In the previous entry, I talked about the ridiculous Gopher project, in which I might try to make a presence for myself in Gopher Space.
So my first though was that I would have a blog and a webgallery over gopher.
The blog entries are a very simple prospect, since they need to be plain text. I don’t really like the block paragraph style, but, I did sketch out a conversion from markdown to troff to text that does some nice formatting.
The directory of the blog entries is a bit more complicated. I had an idea for a cgi that handled directory structures and indices that are date-based with a parallel directory structure and index that is keyword based.
But anyway, I got stuck on my first step, and fell down a rabbit hole, as per usual.
So I thought to myself, what if I wanted to have comments for my gopher blog? How would that work? What technology would I used? Well, in the original Gopher spec, there is a capacity for a Telnet session. I thought that I could make a tiny Telnet-based BBS with just enough functionality to let one leave a comment or read comments.
So I went on the internet to find a tiny BBS to examine. I found just about the simplest BBS one could imagine. It is called Puppy BBS.
I found it in here:MS-DOS archive on cd.textfiles.com
So there this California-based guy named Tom Jennings who does a lot of stuff in the intersection between tech and art. Once upon a time he was a driving force behind FidoNet, which was a pre-internet community of dial-up BBSs. He’s done many cool things since FidoNet.
Check out his cool art at Sensitive Research
I guess Tom wrote PuppyBBS as a reaction to how complicated BBSs had become back in the late 1980s.
So I thought, hey, does this thing still build and run? Well, not exactly. First off, it uses a MS-DOS C library that handles serial comms, which, of course, doesn’t work on Microsoft Windows 10 or on Linux. And even if that library did still exist, I couldn’t try it even if I wanted to. I mean, if I wanted to try it I would need two landlines and two dial-up modems so I could call myself. I do have a dial-up modem in a box in the garage, but, I’m not going to get another landline for this nonsense.
Anyway, I e-mailed Tom and asked if I could hack it up and post it on Github, and he said okay. And so this is what this is PuppyBBS.
Puppy BBS has four functions:
- write messages
- read messages
- upload files
- download files
From there, I started writing a Telnet-based BBS, which PupperBBS. And that went pretty well. It took very little time to get the message reading and writing running. I was on a roll, so I decided that I would quickly tackle the other two functions that PuppyBBS had: uploading and downloading files. And that was where it all got complicated.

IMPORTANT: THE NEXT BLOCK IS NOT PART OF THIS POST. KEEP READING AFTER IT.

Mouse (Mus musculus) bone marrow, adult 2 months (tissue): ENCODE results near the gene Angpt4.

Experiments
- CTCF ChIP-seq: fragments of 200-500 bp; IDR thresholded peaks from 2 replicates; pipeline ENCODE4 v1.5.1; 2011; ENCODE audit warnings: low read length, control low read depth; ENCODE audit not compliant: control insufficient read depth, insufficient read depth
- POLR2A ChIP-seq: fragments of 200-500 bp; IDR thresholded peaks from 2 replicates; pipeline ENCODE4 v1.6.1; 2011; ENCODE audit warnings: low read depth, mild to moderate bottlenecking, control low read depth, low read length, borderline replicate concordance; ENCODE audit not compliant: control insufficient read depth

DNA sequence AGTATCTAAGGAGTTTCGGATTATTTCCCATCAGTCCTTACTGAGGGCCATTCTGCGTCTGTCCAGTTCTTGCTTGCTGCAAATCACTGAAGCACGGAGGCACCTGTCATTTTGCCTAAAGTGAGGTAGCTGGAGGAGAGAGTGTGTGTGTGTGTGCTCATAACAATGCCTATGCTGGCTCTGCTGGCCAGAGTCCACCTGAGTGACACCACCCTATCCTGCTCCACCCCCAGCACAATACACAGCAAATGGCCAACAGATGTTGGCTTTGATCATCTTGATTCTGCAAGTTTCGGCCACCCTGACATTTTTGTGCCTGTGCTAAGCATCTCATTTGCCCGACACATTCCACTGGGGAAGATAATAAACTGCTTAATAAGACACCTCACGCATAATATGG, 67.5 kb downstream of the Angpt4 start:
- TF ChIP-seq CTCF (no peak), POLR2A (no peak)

PuppyBBS used XModem for file transfer, because it was the 80’s and that was what people did. But I thought ZModem, which was faster and more reliable, would be the way to go. So, I thought I’d just link a zmodem library to the BBS and I’d be ready to go.
But, I couldn’t find a zmodem library that was ready to go. All zmodem code seems to be derived for lrzsz, so I downloaded the code from lrzsz and made it into a library. To do that, I had to understand the code, so I tried to read it. That code is so very 1980s. It is terrible, so I had to fix it.
(Let the record show that by “terrible” I mean terrible from a reader’s point of view. It was written with so much global state and no indication of which procedures modify that state. There is no isolation, no separation of concerns. As a practical matter, it works great.)
And that led to a full week of untangling it all, which is what became the libzmodem library. Now my libzmodem isn’t really much more readable than the original code, but, at least it makes more sense to me.
Great, now I linked libzmodem to PupperBBS to add some ZModem send and receive functionality. Now to test it. I set up PupperBBS. I telnetted in to the system, got to the BBS, and tried to upload and download some files. It became apparent that for ZModem to work, the telnet program itself has to have some parnership with rz and sz, launching one or the other as appropriate.
Since this had to have worked in the past, some internet searches led me to zssh on sourceforge . zssh has a telnet program that has a built-in zmodem send and receive functionality. Unfortunately, it wasn’t packaged on Fedora didn’t compile out of the box, so I started trying to understand it and fix it.
So, anyway to summarize:
- Let’s do a Gopher blog!
- How do you do comments?
- Telnet works on Gopher!
- Let’s make a BBS
- BBS’s do Zmodem
- Let’s make a ZModem library
- Let’s make a Telnet client that does ZModem.
And this is why I never finish anything.